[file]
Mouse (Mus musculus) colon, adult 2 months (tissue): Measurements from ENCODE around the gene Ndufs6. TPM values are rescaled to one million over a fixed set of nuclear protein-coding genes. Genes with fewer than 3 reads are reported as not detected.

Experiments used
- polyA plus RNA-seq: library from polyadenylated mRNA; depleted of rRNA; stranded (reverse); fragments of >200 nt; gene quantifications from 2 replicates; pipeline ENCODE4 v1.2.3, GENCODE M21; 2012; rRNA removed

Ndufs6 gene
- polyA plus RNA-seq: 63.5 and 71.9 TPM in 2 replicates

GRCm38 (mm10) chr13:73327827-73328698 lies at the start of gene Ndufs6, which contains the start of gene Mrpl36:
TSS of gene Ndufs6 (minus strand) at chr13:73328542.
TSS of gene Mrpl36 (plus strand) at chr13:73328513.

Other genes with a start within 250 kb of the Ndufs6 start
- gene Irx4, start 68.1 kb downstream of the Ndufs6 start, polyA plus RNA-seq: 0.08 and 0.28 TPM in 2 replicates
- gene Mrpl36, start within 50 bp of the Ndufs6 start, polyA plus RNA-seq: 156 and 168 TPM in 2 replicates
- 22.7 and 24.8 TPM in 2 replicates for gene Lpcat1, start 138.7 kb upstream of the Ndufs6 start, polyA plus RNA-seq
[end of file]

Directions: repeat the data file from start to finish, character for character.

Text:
Mouse (Mus musculus) colon, adult 2 months (tissue): Measurements from ENCODE around the gene Ndufs6. TPM values are rescaled to one million over a fixed set of nuclear protein-coding genes. Genes with fewer than 3 reads are reported as not detected.

Experiments used
- polyA plus RNA-seq: library from polyadenylated mRNA; depleted of rRNA; stranded (reverse); fragments of >200 nt; gene quantifications from 2 replicates; pipeline ENCODE4 v1.2.3, GENCODE M21; 2012; rRNA removed

Ndufs6 gene
- polyA plus RNA-seq: 63.5 and 71.9 TPM in 2 replicates

GRCm38 (mm10) chr13:73327827-73328698 lies at the start of gene Ndufs6, which contains the start of gene Mrpl36:
TSS of gene Ndufs6 (minus strand) at chr13:73328542.
TSS of gene Mrpl36 (plus strand) at chr13:73328513.

Other genes with a start within 250 kb of the Ndufs6 start
- gene Irx4, start 68.1 kb downstream of the Ndufs6 start, polyA plus RNA-seq: 0.08 and 0.28 TPM in 2 replicates
- gene Mrpl36, start within 50 bp of the Ndufs6 start, polyA plus RNA-seq: 156 and 168 TPM in 2 replicates
- 22.7 and 24.8 TPM in 2 replicates for gene Lpcat1, start 138.7 kb upstream of the Ndufs6 start, polyA plus RNA-seq